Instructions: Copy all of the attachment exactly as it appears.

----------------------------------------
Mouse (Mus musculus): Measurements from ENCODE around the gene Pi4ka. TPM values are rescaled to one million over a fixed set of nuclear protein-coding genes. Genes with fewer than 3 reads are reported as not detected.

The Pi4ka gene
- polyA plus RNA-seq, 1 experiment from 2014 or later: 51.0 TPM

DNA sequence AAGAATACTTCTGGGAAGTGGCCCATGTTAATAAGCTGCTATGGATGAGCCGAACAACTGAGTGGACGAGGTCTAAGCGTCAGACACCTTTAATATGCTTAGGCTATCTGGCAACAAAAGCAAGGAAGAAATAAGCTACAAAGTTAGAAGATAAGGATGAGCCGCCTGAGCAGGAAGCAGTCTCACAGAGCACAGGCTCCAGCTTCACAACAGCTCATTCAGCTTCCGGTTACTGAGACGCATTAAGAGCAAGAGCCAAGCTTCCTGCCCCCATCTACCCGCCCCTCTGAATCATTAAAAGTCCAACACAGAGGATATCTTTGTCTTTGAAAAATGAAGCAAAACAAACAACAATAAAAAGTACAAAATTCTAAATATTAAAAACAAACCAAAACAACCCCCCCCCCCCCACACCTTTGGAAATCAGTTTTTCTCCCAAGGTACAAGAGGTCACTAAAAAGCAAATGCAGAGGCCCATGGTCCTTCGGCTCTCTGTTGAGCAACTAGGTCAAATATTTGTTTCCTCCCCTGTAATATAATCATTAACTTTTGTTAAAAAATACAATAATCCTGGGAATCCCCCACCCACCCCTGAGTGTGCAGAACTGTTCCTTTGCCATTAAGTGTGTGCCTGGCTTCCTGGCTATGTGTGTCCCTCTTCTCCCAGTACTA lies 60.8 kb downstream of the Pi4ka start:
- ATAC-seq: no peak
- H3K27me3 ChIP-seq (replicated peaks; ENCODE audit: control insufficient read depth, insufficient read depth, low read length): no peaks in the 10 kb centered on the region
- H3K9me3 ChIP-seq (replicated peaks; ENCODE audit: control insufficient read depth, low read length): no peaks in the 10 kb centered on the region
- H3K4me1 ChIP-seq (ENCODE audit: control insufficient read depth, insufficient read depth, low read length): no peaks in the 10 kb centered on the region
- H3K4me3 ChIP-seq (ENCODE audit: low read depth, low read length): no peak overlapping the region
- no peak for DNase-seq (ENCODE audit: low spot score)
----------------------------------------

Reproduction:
Mouse (Mus musculus): Measurements from ENCODE around the gene Pi4ka. TPM values are rescaled to one million over a fixed set of nuclear protein-coding genes. Genes with fewer than 3 reads are reported as not detected.

The Pi4ka gene
- polyA plus RNA-seq, 1 experiment from 2014 or later: 51.0 TPM

DNA sequence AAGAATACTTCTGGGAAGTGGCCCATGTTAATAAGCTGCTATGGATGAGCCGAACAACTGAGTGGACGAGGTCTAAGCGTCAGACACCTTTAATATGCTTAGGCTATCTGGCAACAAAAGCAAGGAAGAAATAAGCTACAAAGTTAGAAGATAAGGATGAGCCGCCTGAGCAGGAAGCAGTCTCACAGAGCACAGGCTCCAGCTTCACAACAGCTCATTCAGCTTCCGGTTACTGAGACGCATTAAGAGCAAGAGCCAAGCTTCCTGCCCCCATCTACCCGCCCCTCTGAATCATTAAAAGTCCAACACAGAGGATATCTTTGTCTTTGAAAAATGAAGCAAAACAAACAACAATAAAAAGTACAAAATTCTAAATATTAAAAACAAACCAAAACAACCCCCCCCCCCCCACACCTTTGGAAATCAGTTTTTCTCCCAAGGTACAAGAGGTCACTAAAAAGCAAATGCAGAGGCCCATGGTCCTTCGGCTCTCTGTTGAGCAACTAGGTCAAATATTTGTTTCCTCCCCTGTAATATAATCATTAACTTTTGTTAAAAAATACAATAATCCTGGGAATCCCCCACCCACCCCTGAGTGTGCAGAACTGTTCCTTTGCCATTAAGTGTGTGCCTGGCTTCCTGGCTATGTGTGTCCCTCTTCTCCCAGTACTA lies 60.8 kb downstream of the Pi4ka start:
- ATAC-seq: no peak
- H3K27me3 ChIP-seq (replicated peaks; ENCODE audit: control insufficient read depth, insufficient read depth, low read length): no peaks in the 10 kb centered on the region
- H3K9me3 ChIP-seq (replicated peaks; ENCODE audit: control insufficient read depth, low read length): no peaks in the 10 kb centered on the region
- H3K4me1 ChIP-seq (ENCODE audit: control insufficient read depth, insufficient read depth, low read length): no peaks in the 10 kb centered on the region
- H3K4me3 ChIP-seq (ENCODE audit: low read depth, low read length): no peak overlapping the region
- no peak for DNase-seq (ENCODE audit: low spot score)